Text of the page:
729 F2d 343 Gates v. City of Dallas

729 F.2d 343

Jurline GATES, Plaintiff-Appellant,
The CITY OF DALLAS, Jack Evans, Mayor of the City of Dallas;

Charles Anderson, Dallas City Manager; Glen
King, Chief of Police, Defendants-Appellees.

No. 83-1344.

United States Court of Appeals,

Fifth Circuit.

April 9, 1984.

Robert B. Dennis, Tom Mills, Dallas, Tex., for plaintiff-appellant.

Kent S. Hofmeister, Asst. City Atty., Dallas, Tex., for defendants-appellees.

Appeal from the United States District Court for the Northern District of Texas.

Before BROWN, REAVLEY and WILLIAMS, Circuit Judges.

REAVLEY, Circuit Judge:

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This case requires that we decide, among other things, whether the City of Dallas unconstitutionally inhibits rights protected by the First Amendment by charging a person with perjury or filing a false report who files a complaint alleging police misconduct which is later administratively determined by the police to be false. We agree with the district court that the First Amendment is not violated and affirm.

I. Background


Jurline Gates was arrested for shoplifting on November 4, 1979. Two Dallas police officers soon arrived and took Gates to the Dallas city jail, where she was charged with attempted theft and a drug violation. While at the jail, Gates was strip-searched for drugs by a jail matron and eventually released on bail. Two days later, Gates went to the police department's internal affairs division to register a complaint that one of the transporting officers physically abused her and that the matron conducted herself improperly during the strip search. A Texas statute requires that such a complaint be made in writing and be signed by the complainant. Tex.Rev.Civ.Stat.Ann. art. 6252-20 (Vernon 1970). Dallas Police Department General Order 501.01 recites the requirement of a signed written complaint, adding that "[a]ffidavit form is preferred; however, it is not required." Gates alleges that she was required to swear to her complaint.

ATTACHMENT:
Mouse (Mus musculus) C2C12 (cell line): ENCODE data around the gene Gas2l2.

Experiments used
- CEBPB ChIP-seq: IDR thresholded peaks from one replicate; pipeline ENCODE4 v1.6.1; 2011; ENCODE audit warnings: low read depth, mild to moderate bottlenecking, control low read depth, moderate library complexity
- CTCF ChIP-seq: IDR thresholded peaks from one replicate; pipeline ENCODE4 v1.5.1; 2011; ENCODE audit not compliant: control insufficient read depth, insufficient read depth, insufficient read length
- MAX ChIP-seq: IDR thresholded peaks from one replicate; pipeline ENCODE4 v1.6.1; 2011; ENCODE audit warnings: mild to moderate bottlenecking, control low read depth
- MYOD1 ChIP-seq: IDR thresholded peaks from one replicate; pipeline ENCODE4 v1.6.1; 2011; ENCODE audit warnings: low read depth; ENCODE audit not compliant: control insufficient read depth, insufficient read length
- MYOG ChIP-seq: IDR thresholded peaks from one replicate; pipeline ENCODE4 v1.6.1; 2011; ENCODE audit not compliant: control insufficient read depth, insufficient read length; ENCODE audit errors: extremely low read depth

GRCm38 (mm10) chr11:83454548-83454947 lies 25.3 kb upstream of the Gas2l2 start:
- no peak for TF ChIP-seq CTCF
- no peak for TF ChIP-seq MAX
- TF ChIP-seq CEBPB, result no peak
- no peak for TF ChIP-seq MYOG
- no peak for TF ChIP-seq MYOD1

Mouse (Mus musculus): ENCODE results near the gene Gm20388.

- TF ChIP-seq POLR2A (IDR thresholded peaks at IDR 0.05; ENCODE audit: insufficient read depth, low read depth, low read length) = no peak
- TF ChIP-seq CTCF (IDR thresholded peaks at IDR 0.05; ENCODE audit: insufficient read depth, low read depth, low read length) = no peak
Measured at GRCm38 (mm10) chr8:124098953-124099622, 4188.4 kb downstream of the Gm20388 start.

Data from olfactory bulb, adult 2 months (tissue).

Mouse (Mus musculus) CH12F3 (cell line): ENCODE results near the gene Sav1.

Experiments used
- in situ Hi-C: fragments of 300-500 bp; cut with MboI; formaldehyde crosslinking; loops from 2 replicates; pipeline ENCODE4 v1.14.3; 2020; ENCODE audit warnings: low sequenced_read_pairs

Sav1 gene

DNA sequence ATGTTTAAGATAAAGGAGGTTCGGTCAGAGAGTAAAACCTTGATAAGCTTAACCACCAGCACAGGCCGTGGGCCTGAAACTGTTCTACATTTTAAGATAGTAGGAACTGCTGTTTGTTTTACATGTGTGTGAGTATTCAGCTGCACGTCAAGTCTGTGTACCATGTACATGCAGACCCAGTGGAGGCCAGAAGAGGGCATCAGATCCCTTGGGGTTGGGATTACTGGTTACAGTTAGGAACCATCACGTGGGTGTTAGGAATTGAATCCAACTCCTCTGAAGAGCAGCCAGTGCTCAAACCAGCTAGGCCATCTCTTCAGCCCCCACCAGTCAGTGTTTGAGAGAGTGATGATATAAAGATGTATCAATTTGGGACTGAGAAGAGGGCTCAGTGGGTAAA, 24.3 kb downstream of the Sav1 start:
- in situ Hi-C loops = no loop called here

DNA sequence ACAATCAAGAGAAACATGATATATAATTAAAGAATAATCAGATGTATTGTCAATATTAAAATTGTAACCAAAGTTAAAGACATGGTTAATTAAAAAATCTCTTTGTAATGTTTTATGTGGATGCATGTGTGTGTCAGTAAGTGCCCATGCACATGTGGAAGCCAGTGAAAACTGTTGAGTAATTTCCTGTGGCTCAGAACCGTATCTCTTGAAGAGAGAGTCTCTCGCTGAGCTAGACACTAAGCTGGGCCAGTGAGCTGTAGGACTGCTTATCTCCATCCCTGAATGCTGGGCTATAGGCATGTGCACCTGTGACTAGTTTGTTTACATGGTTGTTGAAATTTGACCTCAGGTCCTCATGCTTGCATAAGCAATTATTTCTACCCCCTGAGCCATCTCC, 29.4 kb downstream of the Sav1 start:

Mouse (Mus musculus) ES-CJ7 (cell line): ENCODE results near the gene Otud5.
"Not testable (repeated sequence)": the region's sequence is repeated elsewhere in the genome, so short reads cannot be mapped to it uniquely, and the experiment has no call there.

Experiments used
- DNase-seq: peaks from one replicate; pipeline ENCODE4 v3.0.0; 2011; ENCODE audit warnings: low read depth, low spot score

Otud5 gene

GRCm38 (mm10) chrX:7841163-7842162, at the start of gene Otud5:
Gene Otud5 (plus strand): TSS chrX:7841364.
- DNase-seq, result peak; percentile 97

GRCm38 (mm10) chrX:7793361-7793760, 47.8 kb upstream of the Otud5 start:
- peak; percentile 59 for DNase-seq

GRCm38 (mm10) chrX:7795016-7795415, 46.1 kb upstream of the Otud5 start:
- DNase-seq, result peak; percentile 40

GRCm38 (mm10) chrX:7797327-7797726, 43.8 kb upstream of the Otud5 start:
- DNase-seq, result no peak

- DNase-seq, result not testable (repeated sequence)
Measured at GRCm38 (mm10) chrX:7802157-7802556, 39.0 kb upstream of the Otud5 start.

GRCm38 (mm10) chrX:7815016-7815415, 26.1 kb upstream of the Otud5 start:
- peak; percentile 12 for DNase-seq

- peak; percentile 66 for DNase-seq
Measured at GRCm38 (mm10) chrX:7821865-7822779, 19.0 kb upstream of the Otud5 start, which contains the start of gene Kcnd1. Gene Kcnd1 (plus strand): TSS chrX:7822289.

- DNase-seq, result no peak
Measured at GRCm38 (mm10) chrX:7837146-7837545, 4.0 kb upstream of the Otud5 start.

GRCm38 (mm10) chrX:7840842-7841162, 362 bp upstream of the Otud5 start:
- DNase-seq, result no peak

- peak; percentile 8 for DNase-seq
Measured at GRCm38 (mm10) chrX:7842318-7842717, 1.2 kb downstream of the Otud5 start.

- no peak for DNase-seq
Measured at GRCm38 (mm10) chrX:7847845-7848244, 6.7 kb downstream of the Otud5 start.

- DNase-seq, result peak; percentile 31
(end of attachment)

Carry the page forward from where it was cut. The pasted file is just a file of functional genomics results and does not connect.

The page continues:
The internal affairs division investigated Gates' allegations. In the course of that investigation, Gates agreed to take a polygraph examination, but later refused upon learning that she would be required to sign a waiver of liability. Gates' complaint was ultimately classified as unfounded and on November 26, 1979, she was charged with perjury, a class A misdemeanor.1 The parties stipulated that the perjury charge was supported by probable cause. The charge was later reduced, however, to that of making a false report to a peace officer, a class C misdemeanor.2 That charge was eventually tried to a jury, which returned a verdict of not guilty.


Gates filed this action under 42 U.S.C. Sec. 1983 in November 1981. Her major claim was that her First Amendment rights were infringed "by the filing of criminal charges against her because she complained about the conduct of the Dallas Police Department." She also alleged generally that she was denied equal protection--she was subject to criminal prosecution for falsehood in her complaint while the police officers' statements exposed them only to civil penalties. Finally, she asserted that she was denied due process because the police department failed to inform her that she was not required to swear to the contents of her complaint.3 She sought to enjoin the defendants from "filing criminal charges against persons who complain about conduct of police department personnel"; she also sought damages. The matter was submitted to the district court on stipulated facts in an agreed pretrial order. Although the record contains a list of twelve complaints of police misconduct between June 1977 and February 1981 that led to perjury or false-report charges against the complainant, the stipulated facts contained no reference to a police department practice of filing such charges.